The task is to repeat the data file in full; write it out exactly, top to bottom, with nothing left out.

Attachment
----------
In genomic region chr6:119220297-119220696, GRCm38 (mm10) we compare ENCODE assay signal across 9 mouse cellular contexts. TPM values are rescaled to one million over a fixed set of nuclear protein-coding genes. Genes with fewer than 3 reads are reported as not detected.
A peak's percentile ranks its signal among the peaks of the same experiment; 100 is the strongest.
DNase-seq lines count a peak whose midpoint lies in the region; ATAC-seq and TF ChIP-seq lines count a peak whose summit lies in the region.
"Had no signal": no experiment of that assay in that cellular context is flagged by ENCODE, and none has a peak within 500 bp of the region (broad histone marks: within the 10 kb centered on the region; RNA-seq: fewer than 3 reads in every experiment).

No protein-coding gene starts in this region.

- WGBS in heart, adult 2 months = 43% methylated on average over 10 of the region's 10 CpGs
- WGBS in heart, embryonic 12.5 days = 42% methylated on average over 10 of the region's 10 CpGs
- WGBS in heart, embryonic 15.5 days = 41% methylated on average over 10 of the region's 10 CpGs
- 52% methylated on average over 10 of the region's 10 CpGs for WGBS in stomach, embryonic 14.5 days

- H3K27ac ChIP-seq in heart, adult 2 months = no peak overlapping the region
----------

In genomic region chr6:119220297-119220696, GRCm38 (mm10) we compare ENCODE assay signal across 9 mouse cellular contexts. TPM values are rescaled to one million over a fixed set of nuclear protein-coding genes. Genes with fewer than 3 reads are reported as not detected.
A peak's percentile ranks its signal among the peaks of the same experiment; 100 is the strongest.
DNase-seq lines count a peak whose midpoint lies in the region; ATAC-seq and TF ChIP-seq lines count a peak whose summit lies in the region.
"Had no signal": no experiment of that assay in that cellular context is flagged by ENCODE, and none has a peak within 500 bp of the region (broad histone marks: within the 10 kb centered on the region; RNA-seq: fewer than 3 reads in every experiment).

No protein-coding gene starts in this region.

- WGBS in heart, adult 2 months = 43% methylated on average over 10 of the region's 10 CpGs
- WGBS in heart, embryonic 12.5 days = 42% methylated on average over 10 of the region's 10 CpGs
- WGBS in heart, embryonic 15.5 days = 41% methylated on average over 10 of the region's 10 CpGs
- 52% methylated on average over 10 of the region's 10 CpGs for WGBS in stomach, embryonic 14.5 days

- H3K27ac ChIP-seq in heart, adult 2 months = no peak overlapping the region